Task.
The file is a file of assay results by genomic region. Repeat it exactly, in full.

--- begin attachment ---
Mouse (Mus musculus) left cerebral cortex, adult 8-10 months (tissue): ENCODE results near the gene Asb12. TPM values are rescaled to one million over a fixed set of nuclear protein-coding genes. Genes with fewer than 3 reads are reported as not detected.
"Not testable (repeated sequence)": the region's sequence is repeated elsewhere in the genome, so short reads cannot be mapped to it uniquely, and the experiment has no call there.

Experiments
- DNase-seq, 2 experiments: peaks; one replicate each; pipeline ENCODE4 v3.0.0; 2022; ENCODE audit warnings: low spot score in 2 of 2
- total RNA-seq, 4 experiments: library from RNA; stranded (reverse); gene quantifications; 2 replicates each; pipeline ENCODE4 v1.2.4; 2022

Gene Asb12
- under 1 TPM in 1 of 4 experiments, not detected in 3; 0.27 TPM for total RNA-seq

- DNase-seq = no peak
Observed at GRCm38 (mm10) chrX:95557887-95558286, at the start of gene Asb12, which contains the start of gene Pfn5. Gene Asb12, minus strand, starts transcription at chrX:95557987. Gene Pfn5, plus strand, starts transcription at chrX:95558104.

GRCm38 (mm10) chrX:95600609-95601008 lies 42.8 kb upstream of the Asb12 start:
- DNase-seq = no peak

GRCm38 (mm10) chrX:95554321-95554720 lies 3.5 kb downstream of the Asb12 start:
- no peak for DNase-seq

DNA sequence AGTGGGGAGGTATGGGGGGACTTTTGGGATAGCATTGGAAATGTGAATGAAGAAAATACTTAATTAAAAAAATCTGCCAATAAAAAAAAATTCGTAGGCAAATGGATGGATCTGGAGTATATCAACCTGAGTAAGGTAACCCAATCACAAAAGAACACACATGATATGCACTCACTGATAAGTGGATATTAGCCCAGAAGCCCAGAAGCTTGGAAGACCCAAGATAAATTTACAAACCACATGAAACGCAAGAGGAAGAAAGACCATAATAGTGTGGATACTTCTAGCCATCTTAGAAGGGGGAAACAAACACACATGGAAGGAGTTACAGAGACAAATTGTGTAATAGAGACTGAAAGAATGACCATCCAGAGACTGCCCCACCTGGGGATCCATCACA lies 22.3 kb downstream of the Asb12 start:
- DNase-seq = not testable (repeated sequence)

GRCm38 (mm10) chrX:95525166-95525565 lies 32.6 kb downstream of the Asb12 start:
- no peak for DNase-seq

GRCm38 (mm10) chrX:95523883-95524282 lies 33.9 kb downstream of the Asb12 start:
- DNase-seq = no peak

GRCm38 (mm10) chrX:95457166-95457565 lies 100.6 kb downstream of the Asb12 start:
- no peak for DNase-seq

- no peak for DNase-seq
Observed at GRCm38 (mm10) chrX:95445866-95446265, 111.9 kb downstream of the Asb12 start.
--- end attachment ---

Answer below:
Mouse (Mus musculus) left cerebral cortex, adult 8-10 months (tissue): ENCODE results near the gene Asb12. TPM values are rescaled to one million over a fixed set of nuclear protein-coding genes. Genes with fewer than 3 reads are reported as not detected.
"Not testable (repeated sequence)": the region's sequence is repeated elsewhere in the genome, so short reads cannot be mapped to it uniquely, and the experiment has no call there.

Experiments
- DNase-seq, 2 experiments: peaks; one replicate each; pipeline ENCODE4 v3.0.0; 2022; ENCODE audit warnings: low spot score in 2 of 2
- total RNA-seq, 4 experiments: library from RNA; stranded (reverse); gene quantifications; 2 replicates each; pipeline ENCODE4 v1.2.4; 2022

Gene Asb12
- under 1 TPM in 1 of 4 experiments, not detected in 3; 0.27 TPM for total RNA-seq

- DNase-seq = no peak
Observed at GRCm38 (mm10) chrX:95557887-95558286, at the start of gene Asb12, which contains the start of gene Pfn5. Gene Asb12, minus strand, starts transcription at chrX:95557987. Gene Pfn5, plus strand, starts transcription at chrX:95558104.

GRCm38 (mm10) chrX:95600609-95601008 lies 42.8 kb upstream of the Asb12 start:
- DNase-seq = no peak

GRCm38 (mm10) chrX:95554321-95554720 lies 3.5 kb downstream of the Asb12 start:
- no peak for DNase-seq

DNA sequence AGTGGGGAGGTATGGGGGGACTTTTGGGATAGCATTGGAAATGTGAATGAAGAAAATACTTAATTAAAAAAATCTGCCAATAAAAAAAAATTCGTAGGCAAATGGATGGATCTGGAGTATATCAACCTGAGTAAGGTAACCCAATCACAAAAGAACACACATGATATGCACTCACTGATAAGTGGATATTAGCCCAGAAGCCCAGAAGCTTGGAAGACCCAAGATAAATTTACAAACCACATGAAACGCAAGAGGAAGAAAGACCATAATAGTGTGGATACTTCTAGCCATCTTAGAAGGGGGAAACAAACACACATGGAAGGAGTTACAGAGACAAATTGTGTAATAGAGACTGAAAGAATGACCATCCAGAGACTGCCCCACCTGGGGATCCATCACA lies 22.3 kb downstream of the Asb12 start:
- DNase-seq = not testable (repeated sequence)

GRCm38 (mm10) chrX:95525166-95525565 lies 32.6 kb downstream of the Asb12 start:
- no peak for DNase-seq

GRCm38 (mm10) chrX:95523883-95524282 lies 33.9 kb downstream of the Asb12 start:
- DNase-seq = no peak

GRCm38 (mm10) chrX:95457166-95457565 lies 100.6 kb downstream of the Asb12 start:
- no peak for DNase-seq

- no peak for DNase-seq
Observed at GRCm38 (mm10) chrX:95445866-95446265, 111.9 kb downstream of the Asb12 start.